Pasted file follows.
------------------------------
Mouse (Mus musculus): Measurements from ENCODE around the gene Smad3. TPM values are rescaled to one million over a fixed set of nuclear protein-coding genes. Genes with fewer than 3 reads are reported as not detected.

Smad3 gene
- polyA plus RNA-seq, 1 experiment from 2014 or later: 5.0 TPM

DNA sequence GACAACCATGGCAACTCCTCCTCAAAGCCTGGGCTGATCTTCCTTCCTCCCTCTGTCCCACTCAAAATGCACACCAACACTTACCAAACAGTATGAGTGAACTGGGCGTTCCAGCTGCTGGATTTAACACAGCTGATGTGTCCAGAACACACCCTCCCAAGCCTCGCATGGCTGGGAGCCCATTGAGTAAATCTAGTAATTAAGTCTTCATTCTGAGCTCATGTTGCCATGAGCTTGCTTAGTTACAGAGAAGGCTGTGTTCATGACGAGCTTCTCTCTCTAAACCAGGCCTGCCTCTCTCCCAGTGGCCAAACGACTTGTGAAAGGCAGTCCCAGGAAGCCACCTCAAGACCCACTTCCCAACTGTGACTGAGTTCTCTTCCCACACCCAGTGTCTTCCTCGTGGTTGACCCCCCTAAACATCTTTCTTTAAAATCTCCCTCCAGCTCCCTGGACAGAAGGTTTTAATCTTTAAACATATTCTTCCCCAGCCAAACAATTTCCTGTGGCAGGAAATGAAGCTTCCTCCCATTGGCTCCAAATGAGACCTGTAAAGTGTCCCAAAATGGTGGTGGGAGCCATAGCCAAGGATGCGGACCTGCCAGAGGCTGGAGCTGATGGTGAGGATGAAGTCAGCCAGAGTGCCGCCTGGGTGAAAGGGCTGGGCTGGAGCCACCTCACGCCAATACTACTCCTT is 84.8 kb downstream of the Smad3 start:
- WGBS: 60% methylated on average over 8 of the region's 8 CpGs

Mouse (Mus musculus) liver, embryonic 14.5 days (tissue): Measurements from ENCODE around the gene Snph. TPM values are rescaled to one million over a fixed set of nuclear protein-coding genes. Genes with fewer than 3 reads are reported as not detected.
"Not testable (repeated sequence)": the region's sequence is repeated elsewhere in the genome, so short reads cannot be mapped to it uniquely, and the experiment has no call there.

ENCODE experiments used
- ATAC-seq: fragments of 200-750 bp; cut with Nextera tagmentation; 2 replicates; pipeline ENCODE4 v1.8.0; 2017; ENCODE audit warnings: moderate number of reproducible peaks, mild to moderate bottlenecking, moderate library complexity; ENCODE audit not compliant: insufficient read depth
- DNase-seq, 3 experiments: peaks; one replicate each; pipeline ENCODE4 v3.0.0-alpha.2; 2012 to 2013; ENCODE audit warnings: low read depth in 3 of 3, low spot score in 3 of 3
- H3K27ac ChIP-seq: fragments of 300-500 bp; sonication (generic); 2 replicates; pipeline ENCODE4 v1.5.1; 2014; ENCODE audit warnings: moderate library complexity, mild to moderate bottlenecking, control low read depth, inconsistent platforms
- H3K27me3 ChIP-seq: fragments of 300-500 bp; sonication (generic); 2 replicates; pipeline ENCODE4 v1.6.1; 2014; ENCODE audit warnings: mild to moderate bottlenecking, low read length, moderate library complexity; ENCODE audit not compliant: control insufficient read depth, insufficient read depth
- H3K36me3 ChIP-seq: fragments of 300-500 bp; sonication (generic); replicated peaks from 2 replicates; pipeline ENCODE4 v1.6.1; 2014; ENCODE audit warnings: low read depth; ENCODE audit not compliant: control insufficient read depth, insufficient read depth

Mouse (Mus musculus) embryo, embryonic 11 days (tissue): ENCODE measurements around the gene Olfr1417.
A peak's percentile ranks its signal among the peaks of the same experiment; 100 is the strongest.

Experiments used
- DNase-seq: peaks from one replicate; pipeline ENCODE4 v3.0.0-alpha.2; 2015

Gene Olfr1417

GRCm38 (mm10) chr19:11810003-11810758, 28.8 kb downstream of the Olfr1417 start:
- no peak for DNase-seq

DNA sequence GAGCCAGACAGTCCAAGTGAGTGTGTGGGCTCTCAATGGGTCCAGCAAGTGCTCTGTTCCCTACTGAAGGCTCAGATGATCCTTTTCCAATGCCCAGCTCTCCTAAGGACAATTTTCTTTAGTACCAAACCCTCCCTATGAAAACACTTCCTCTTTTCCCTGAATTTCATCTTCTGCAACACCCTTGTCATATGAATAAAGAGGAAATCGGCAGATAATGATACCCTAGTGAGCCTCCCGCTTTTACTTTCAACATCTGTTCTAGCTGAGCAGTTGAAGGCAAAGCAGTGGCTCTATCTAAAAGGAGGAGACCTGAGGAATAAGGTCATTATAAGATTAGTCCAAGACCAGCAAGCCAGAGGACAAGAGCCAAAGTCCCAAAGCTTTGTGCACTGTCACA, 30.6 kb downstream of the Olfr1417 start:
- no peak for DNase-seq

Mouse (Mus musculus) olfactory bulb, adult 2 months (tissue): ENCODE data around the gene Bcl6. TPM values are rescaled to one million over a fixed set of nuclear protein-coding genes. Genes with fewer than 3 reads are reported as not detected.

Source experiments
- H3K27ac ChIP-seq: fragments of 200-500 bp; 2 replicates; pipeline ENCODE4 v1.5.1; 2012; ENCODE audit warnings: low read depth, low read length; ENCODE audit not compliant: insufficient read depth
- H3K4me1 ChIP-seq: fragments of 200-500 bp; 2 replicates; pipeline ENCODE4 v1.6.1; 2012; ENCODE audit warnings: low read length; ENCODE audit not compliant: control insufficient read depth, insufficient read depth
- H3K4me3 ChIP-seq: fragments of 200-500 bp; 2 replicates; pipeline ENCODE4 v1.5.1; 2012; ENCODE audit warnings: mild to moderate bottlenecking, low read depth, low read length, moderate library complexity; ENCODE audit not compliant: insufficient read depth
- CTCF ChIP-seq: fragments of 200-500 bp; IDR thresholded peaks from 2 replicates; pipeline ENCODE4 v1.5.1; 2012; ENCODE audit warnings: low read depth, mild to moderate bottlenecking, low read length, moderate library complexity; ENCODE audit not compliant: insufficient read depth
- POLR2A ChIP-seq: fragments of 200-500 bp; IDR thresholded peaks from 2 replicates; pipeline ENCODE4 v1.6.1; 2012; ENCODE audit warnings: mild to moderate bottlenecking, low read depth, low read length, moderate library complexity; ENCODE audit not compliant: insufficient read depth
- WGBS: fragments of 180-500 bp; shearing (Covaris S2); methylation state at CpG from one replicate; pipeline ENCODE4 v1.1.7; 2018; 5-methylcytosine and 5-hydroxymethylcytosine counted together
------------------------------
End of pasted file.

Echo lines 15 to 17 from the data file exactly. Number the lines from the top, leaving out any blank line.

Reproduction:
A peak's percentile ranks its signal among the peaks of the same experiment; 100 is the strongest.

Experiments used
- DNase-seq: peaks from one replicate; pipeline ENCODE4 v3.0.0-alpha.2; 2015